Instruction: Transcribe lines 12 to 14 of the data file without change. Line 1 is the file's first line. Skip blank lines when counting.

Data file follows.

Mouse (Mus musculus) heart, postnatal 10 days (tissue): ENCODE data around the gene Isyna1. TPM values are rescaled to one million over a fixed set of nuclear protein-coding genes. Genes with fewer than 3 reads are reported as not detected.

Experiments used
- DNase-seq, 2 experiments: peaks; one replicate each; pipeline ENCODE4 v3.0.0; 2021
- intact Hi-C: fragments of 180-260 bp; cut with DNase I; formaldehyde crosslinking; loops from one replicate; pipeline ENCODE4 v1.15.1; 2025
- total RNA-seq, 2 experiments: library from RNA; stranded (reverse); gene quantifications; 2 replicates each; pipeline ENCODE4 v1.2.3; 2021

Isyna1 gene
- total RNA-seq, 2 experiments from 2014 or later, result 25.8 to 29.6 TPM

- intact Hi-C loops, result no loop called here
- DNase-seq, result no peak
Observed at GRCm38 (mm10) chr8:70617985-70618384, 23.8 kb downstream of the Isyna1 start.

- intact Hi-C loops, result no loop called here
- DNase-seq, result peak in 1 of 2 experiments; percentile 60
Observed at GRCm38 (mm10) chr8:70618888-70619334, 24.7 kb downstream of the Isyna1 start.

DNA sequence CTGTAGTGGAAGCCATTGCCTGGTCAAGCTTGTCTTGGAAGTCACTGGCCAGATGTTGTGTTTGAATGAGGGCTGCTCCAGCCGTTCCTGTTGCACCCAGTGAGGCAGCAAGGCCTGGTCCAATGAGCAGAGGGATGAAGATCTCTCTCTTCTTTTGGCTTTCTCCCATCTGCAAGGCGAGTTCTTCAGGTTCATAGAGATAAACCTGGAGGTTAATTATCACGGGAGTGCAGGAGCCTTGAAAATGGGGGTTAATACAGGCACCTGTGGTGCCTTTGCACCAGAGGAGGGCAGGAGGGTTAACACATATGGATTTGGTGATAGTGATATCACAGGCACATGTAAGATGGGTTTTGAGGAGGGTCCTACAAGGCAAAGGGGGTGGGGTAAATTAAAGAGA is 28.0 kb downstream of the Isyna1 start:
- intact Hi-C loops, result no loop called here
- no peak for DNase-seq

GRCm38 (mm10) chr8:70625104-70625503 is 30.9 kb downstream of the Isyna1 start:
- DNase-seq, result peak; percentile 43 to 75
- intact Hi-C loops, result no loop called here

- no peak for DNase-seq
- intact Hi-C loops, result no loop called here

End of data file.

- DNase-seq, result peak in 1 of 2 experiments; percentile 60
Observed at GRCm38 (mm10) chr8:70618888-70619334, 24.7 kb downstream of the Isyna1 start.

DNA sequence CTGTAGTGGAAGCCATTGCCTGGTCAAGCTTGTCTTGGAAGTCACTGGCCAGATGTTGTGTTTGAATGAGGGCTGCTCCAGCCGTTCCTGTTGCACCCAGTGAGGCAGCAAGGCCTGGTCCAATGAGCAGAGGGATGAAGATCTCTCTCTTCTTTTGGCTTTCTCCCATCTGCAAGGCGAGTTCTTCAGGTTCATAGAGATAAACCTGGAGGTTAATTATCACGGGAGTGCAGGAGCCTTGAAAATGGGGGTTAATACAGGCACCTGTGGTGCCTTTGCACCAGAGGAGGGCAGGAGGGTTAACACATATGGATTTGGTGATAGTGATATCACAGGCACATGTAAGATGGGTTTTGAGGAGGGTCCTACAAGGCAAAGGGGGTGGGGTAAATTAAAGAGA is 28.0 kb downstream of the Isyna1 start: